To the extent that contamination occurs despite efforts at prevention, trace back efforts should focus on tracing the meat, rather than the animals. USDA currently avoids tracing contaminated meat from the processor back to the slaughterhouse, as in the case of the e. coli contaminated ground beef that was found at John Munsell's packing plant. While USDA focused its efforts on shutting down Munsell's family run packing plant, the agency refused to address whether the contamination had actually occurred at the ConAgra slaughterhouse that supplied the meat to Munsell. Within a few months, one woman died and dozens of others were made sick from beef traced to the Con Agra slaughterhouse, resulting in one of the largest recalls of meat in history. Tracing of the meat from the packing plant to the slaughterhouse might have prevented the illnesses and saved millions of dollars. This sort of tracking program would be far more beneficial and far cheaper than NAIS.
Costs are high and benefits are low with NAIS
Costs involved in the implementation and use of NAIS include: (1) the development, maintenance, and update of massive databases; (2) the costs of tags, most of which will contain microchips, and computerized tag reading equipment; (3) the labor burdens for tagging every animal; (4) the paperwork burdens of reporting routine movements that include eating one of your chickens for dinner or taking your horse out for a ride, and; (5) the costs of enforcement on millions of individuals. The databases needed to register the properties, identify each animal, and record billions of "events" will dwarf any system currently in existence.
NAIS diverts resources from more critical needs such as disease testing, disease prevention through improved animal husbandry practices, and disease detection in currently uninspected livestock imports.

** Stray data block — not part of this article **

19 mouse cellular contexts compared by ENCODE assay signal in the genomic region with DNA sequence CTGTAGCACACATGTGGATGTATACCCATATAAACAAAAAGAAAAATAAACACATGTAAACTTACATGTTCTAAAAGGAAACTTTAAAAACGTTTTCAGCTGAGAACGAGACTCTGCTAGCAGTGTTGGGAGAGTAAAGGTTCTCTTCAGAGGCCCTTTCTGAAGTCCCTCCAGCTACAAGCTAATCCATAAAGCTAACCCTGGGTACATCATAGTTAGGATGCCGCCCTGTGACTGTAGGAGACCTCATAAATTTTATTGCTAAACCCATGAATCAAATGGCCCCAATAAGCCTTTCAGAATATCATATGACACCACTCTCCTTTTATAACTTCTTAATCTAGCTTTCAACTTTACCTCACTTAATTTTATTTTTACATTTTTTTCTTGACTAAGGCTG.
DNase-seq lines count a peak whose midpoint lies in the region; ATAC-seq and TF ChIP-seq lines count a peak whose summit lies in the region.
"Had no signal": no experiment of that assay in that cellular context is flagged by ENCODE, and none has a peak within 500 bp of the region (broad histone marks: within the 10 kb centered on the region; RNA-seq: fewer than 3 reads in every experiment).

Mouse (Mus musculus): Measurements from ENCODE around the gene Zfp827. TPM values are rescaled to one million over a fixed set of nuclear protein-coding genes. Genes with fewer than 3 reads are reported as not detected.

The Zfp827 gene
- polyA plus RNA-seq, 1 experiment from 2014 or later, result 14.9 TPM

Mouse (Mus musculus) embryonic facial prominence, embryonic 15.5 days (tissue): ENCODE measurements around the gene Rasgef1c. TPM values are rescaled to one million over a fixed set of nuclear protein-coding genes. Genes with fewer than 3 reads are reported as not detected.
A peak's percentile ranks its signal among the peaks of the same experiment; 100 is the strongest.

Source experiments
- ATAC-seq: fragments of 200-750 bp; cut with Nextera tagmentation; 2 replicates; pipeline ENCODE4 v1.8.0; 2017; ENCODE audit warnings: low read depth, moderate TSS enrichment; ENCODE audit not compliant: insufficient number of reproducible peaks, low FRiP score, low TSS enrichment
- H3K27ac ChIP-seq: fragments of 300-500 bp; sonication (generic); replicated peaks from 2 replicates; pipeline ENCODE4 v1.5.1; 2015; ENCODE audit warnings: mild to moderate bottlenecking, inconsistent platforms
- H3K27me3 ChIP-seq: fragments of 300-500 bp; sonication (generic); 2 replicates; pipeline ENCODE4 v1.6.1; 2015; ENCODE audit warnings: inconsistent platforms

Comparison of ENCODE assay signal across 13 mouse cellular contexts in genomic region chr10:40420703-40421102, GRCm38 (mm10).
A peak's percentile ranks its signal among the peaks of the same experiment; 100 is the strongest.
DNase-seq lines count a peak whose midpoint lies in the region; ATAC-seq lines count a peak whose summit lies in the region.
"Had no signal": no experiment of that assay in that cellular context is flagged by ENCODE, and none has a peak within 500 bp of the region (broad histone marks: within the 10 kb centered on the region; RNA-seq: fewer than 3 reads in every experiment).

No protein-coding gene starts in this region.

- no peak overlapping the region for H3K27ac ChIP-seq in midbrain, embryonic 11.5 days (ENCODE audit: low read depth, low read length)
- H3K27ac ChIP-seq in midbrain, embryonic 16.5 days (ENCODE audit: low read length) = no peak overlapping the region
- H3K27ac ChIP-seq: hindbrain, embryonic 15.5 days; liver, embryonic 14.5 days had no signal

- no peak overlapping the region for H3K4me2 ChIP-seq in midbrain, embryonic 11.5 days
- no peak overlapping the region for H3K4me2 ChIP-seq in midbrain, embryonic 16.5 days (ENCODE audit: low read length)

Because of the costs and government intrusion of NAIS, future farmers will choose not to go into farming, while current producers will decide not to stay in farming. This will result in less competition, greater reliance on foreign imports and poor quality at higher prices.
NAIS creates disincentives for people to seek veterinary care for their animals and participate in existing disease control programs. Animal owners who object to NAIS may avoid participating in programs beneficial to the health of their animals because it would mean automatic registration into the program. This would increase health risks to the public and to other farm operations.
In the end, it is the consumer as well as the small farmer and rancher who will bear the burden for the high costs of NAIS.
You can help put an end to NAIS
It is critical that the USDA and Congress hear from the millions of people who will be adversely affected by the NAIS program. This includes animal owners, consumers who care about locally produced, organic, and sustainable foods, taxpayers who object to wasteful government programs and expanding government bureaucracy, advocates for a safe food system, and anyone who wishes to continue to have access to nourishing food and supplements.
Step 1: Submit comments to the USDA online or by mail. The comments must be received at the USDA by March 16, 2009.
Barbara is a school psychologist, a published author in the area of personal finance, a breast cancer survivor using "alternative" treatments, a born existentialist, and a student of nature and all things natural.